Over the last fortnight, much has been written, said and shown in public media, both print and otherwise about the flash floods and landslides that have devastated Uttarakhand, parts of Himachal Pradesh and Western Nepal. The weather pundits tell us that this is due to abnormally heavy rainfall for four days — as much as 375% more than the normal monsoon, along with melting snow from the Himalayas. Road networks, riverside settlements, and small towns in particular have borne the brunt of a furious nature. The thriving tourist season during these months has worsened the situation with huge loss of life and property. Along with natural factors, several anthropogenic factors are at play which have resulted in this unprecedented tragedy in northern India. It has now been declared as one of the worst environmental disasters in Indian history.
Uttarakhand is home to many holy Hindu temples and pilgrimage centers, dedicated to Hindu deities, Kedarnath (dedicated to Shiva), Badrinath (dedicated to Vishnu), Yamunotri (origin of river Yamuna), Gangotri (origin of river Ganga), and Haridwar that hosts the Kumbha Mela every twelve years, in which millions of pilgrims take part from all parts of India and the world. Mussoorie, Nainital, Lansdowne, Almora, Bhimtal, and Ranikhet are some of the popular hill stations established during British times. The region is blessed with abundance of natural wealth with more than 60% of the state area as covered with forest. The state has 12 National Parks and Wildlife Sanctuaries which cover more than 13 percent of the total area. These include the Valley of Flowers and Nanda Devi National Park, which together were designated as UNESCO World Heritage site in 1988,in the northern Kumaun Himalayas, Rajaji National Park in the western Siwaliks, and Corbett National Park in the Himalayan foothills.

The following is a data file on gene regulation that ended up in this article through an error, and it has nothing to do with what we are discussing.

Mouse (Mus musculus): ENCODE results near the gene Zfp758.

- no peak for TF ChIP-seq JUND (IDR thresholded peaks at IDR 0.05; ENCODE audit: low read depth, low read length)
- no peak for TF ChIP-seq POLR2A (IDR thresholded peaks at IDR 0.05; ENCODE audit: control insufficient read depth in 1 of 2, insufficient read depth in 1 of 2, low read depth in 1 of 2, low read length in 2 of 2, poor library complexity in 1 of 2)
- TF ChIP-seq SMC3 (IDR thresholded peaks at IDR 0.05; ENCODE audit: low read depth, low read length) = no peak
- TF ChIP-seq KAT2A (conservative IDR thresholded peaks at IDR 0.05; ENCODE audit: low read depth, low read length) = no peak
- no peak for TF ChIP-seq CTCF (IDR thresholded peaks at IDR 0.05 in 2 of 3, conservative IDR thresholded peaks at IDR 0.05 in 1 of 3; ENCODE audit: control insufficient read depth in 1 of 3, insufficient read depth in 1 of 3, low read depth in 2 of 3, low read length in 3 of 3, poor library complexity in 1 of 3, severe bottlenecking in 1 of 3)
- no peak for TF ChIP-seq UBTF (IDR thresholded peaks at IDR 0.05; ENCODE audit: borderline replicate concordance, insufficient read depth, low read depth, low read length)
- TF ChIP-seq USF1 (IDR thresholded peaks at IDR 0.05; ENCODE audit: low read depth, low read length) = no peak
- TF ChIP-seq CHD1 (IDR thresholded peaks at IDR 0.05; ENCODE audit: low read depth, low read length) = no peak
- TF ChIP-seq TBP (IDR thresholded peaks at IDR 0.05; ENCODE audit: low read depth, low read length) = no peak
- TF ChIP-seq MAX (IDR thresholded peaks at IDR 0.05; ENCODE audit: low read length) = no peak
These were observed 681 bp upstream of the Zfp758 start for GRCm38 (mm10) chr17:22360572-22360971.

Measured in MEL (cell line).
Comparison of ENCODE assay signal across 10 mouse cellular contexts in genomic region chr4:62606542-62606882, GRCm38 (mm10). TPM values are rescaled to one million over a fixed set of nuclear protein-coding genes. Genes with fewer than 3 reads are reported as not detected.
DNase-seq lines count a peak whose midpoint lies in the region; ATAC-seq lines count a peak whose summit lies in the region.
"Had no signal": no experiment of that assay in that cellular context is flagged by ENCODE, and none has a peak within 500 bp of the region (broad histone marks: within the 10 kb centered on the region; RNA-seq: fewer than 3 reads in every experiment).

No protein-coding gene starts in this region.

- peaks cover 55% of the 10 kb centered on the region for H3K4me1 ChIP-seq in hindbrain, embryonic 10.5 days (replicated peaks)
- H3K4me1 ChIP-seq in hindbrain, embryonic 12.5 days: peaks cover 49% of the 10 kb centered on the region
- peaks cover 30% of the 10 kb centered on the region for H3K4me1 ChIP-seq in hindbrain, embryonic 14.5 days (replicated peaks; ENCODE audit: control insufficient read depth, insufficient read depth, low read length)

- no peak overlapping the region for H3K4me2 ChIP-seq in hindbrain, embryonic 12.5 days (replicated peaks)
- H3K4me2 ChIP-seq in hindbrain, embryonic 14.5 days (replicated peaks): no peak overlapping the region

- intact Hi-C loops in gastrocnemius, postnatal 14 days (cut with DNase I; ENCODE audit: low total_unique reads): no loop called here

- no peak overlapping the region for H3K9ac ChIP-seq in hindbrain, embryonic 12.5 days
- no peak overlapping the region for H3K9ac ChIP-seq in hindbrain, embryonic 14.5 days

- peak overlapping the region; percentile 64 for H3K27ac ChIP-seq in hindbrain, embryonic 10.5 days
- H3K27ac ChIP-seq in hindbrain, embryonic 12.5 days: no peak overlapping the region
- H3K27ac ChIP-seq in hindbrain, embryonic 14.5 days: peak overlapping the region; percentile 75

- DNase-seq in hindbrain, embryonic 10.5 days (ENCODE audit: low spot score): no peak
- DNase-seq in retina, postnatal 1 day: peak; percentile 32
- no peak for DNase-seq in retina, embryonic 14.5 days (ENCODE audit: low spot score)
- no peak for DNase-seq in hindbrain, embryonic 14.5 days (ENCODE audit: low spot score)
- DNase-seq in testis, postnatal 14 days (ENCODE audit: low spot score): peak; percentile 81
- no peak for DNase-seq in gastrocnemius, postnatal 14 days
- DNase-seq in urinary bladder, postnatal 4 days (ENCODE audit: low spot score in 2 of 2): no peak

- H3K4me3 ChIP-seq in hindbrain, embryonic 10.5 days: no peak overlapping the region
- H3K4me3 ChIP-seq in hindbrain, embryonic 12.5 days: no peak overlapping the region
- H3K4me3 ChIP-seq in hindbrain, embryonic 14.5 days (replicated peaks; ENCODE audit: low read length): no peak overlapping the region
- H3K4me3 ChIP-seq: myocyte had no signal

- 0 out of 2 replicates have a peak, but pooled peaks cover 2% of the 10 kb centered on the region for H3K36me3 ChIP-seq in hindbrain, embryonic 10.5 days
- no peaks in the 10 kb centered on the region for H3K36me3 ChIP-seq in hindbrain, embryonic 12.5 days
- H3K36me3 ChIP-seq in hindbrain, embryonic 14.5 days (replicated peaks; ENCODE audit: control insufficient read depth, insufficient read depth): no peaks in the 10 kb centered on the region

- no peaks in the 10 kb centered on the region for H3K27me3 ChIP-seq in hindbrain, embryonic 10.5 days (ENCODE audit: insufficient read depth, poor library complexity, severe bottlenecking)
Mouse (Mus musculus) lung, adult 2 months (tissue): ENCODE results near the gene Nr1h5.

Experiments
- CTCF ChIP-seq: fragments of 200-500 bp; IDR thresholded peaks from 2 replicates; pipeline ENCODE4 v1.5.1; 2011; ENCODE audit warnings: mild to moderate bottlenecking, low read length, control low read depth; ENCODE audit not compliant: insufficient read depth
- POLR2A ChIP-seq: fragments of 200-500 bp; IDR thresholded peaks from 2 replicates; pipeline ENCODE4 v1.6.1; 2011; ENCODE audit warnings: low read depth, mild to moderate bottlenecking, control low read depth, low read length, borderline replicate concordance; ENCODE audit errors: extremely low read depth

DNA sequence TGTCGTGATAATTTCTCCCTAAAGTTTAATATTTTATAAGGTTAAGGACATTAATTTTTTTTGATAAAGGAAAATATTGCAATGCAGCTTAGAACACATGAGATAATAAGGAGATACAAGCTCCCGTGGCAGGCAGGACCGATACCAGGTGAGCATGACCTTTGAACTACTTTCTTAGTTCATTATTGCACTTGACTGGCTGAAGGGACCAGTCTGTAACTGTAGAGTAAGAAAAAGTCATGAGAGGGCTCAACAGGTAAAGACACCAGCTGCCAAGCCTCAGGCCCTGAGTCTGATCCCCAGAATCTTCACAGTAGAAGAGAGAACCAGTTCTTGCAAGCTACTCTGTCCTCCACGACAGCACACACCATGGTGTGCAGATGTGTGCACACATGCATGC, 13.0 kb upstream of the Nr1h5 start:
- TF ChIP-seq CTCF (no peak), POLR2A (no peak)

Uttarakhand is a hub of tourist activities throughout the year, mainly in summer months. The number of tourists visiting the state over the year is 1. 5 times that of the population of the state itself. These figures are enough to put a focus on the magnitude of pressure that the state is under from the tourism sector.
In earlier times, pilgrimages to religious sites were performed on foot. A few decades back, there was an efficient local transport system within the state along with the state transport system from the neighboring states. With a limited number of tourists, it was a sustainable mode of commuting. In recent years, however, with the affluent middle class, private vehicles form the main mode of transport. According to an analysis done by Centre for Science and Environment (CSE), the number of vehicles registered in Uttarakhand increased from 83,000- odd vehicles in 2005-06 to 180,000 by 2012-13, of which most cater to tourists. Traffic densities on the narrow hill roads have already reached alarming levels.
As is the case with other hill towns across India, the hill stations of Uttarakhand are not geared up to deal with such an increase in tourist influx. Generally the towns have poor road, electricity, water supply and sewage disposal infrastructure, all crumbling under the immense pressure of growing tourism.
The increased tourist inflow has had a devastating effect on the hilly environment. There are hardly any habitable areas left in the hills that are beyond the reach of a motorable vehicle. Vehicles and parking areas have encroached on all the public spaces. There is a major concern of lack of organized sewage disposal system in the towns. Untreated sewage pollutes the tributaries and the rivers, causing the riverbed to rise, leading to floods upstream and flash floods downstream. The excavation of hillsides for new roads and residential areas, construction of unregulated number of dams to meet the increasing demand for power and electricity, sand mining along river banks, soil erosion issues along hillsides, mass felling of trees in the forest to reclaim flat land, diversion of natural water channels, and mining both legal and illegal, all disturb the ecological equilibrium of the fragile land.